[Image: Christina's World (1948), by Andrew Wyeth... the back story of which
startled the heck out of me when I first learned it.]
From whiskey river:
I’ll tell you how the sun rose
A ribbon at a time . . .
It’s a living book, this life; it folds out in a million settings, cast with a billion beautiful characters, and it is almost over for you. It doesn’t matter how old you are; it is coming to a close quickly, and soon the credits will roll and all your friends will fold out of your funeral and drive back to their homes in cold and still and silence. And they will make a fire and pour some wine and think about how you once were… and feel a kind of sickness at the idea you never again will be.
So soon you will be in that part of the book where you are holding the bulk of the pages in your left hand, and only a thin wisp of the story in your right. You will know by the page count, not by the narrative, that the Author is wrapping things up. You begin to mourn its ending, and want to pace yourself slowly toward its closure, knowing the last lines will speak of something beautiful, of the end of something long and earned, and you hope the thing closes out like last breaths, like whispers about how much and who the characters have come to love, and how authentic the sentiments feel when they have earned a hundred pages of qualification.
And so my prayer is that your story will have involved some leaving and some coming home, some summer and some winter, some roses blooming out like children in a play. My hope is your story will be about changing, about getting something beautiful born inside of you, about learning to love a woman or a man, about learning to love a child, about moving yourself around water, around mountains, around friends, about learning to love others more than we love ourselves, about learning oneness as a way of understanding God. We get one story, you and I, and one story alone. God has established the elements, the setting and the climax and the resolution. It would be a crime not to venture out, wouldn’t it?
(Donald Miller [source])
Forgetting someone is like
forgetting to turn off the light in the back yard
so it stays lit all the next day.
But then it’s the light
that makes you remember.
(Yehuda Amichai [source])
Not from whiskey river:
when you have forgotten Sunday: the love story
—And when you have forgotten the bright bedclothes on a Wednesday and
And most especially when you have forgotten Sunday—
When you have forgotten Sunday halves in bed,
Or me sitting on the front-room radiator in the limping afternoon
Looking off down the long street
Hugged by my plain old wrapper of no-expectation
And nothing-I-have-to-do and I’m-happy-why?
When you have forgotten that, I say,
And how you swore, if somebody beeped the bell,
And how my heart played hopscotch if the telephone rang;
And how we finally went in to Sunday dinner,
That is to say, went across the front room floor to the ink-spotted
table in the southwest corner
To Sunday dinner, which was always chicken and noodles
Or chicken and rice
And salad and rye bread and tea
And chocolate chip cookies—
I say, when you have forgotten that,
When you have forgotten my little presentiment
That the war would be over before they got to you;
And how we finally undressed and whipped out the light and flowed into bed,
And lay loose-limbed for a moment in the week-end
Then gently folded into each other—
When you have, I say, forgotten all that,
Then you may tell,
Then I may believe
You have forgotten me well.
(Gwendolyn Brooks [source])
The feeling a person has for someone he or she once loved but now does not. [noun]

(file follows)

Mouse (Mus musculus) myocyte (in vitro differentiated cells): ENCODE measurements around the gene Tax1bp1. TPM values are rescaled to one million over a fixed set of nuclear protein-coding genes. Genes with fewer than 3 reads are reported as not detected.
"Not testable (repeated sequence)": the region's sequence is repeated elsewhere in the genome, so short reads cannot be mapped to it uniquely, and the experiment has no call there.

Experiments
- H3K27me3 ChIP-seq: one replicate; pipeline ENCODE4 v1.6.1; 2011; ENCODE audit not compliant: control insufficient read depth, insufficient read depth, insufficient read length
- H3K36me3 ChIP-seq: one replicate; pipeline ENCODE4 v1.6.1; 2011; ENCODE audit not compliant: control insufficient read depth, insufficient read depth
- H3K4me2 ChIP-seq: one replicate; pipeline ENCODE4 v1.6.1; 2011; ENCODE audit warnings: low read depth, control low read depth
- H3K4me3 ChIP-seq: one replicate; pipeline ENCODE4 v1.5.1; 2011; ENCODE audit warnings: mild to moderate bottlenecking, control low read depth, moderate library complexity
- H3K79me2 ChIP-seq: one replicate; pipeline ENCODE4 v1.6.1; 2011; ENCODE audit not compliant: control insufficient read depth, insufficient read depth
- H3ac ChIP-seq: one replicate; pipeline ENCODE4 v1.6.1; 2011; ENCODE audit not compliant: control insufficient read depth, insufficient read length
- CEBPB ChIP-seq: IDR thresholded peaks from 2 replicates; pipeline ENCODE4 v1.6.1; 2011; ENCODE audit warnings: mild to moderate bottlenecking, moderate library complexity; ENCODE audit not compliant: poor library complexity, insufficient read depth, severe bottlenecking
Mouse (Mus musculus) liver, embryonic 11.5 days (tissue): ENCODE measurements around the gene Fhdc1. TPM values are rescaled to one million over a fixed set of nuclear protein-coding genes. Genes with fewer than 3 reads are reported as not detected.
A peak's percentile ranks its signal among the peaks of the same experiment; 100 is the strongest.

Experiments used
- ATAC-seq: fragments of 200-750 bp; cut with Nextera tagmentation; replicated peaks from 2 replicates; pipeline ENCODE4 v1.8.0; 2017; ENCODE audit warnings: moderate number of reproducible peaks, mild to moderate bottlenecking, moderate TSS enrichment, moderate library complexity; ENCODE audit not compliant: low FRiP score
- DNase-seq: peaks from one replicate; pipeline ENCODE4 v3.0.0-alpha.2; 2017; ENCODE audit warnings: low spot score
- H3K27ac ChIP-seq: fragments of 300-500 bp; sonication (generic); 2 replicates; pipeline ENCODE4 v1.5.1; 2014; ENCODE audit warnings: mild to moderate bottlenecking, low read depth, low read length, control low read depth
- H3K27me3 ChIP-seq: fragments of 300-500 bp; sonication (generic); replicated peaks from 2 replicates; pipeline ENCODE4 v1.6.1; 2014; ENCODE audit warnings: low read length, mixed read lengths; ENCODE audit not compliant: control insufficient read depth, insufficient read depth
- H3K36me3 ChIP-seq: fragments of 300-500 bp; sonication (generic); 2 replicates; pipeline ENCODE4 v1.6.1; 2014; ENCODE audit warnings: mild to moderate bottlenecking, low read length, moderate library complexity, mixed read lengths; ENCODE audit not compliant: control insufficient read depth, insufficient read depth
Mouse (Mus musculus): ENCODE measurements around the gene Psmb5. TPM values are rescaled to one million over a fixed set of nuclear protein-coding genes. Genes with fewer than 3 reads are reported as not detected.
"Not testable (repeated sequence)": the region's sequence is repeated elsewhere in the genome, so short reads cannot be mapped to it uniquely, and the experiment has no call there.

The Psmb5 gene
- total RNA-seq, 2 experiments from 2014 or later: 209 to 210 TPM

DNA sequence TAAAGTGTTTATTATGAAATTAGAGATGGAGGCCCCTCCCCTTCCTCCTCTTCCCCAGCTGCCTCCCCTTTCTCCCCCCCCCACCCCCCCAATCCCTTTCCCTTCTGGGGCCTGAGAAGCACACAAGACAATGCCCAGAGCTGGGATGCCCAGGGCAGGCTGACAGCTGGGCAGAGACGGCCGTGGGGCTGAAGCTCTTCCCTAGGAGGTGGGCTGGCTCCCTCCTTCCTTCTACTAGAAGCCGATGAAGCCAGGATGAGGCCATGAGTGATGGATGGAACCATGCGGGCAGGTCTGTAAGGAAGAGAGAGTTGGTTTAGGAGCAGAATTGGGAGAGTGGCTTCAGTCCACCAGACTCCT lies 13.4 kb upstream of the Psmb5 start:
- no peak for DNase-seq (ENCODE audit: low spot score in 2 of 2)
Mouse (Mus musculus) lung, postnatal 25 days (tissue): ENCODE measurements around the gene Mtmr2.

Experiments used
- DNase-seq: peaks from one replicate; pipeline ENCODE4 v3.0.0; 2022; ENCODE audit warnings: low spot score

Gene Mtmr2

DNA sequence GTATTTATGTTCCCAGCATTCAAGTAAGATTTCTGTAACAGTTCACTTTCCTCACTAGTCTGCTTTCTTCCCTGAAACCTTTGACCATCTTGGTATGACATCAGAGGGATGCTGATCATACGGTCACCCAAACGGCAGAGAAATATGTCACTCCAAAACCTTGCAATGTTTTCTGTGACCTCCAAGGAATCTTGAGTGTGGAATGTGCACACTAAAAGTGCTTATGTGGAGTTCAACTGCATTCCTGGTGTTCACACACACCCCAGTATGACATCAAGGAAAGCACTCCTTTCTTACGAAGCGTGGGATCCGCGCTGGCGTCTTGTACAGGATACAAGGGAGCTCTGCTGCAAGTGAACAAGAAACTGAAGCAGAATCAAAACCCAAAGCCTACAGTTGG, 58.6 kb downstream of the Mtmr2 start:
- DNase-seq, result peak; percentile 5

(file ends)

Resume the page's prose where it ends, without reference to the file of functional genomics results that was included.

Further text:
(Howard Rheingold [source, but see note below])
One of songwriter Johnny Mandel’s biggest successes was composed for (and indeed, served as the “love theme” from) an otherwise forgettable Richard Burton/Elizabeth Taylor film, The Sandpiper (1965). The story goes that Mandel was given a blank check to employ the services of any lyricist he wanted; the gold standard at the time was Johnny Mercer, and thus it was Mercer whom Mandel approached. The lyrics he came up with did make reference to the film, but someone — someone, somewhere in the decision-making chain — didn’t believe they fit the haunting mood of Mandel’s tune. Mandel & Co. then took the song to a second lyricist, Paul Francis Webster, and it’s thanks to him that we know the tune as “The Shadow of Your Smile.”
(Apparently, this episode rankled Mercer for a long time — not least, because “The Shadow of Your Smile” won both the Grammy and the Oscar as best song of the year, in the latter case even beating out one of Mercer’s own tunes. Who knows? He may in fact have liked the melody and, in a different universe, even Webster’s lyrics… but in this universe, the best response he could probably muster was, well, the merest shadow of a smile.)
Here, Johnny Mathis and Barbra Streisand share the vocals over Dave Koz’s saxophone; it’s been many years since I saw The Sandpiper, but I think the visuals here all come from or are related to the film:
The song is popular as a straight-up instrumental, too — especially by artists who favor Latin rhythms. (In the film, it’s first played as a jazz-saxophone piece, by Eddie Harris; the vocals are sung by a chorus over the closing credits.) I’ve always been partial to Herb Alpert’s interpretation:
[Below, click Play button to begin The Shadow of Your Smile. While audio is playing, volume control appears at left -- a row of little vertical bars. This clip is 3:30 long.]
Note: About that razbliuto… Great notion, isn’t it — that some language, Russian or otherwise, would have a single word for such a specific form of wistfulness? Some language in fact may have such a word… but the word isn’t razbliuto. The Language Hat blog tells the complete story, a whisper-down-the-lane bit of folklore beginning with a 1986 book, Hodgepodge, and eventually spreading like crazy around the famously unsentimental Internet.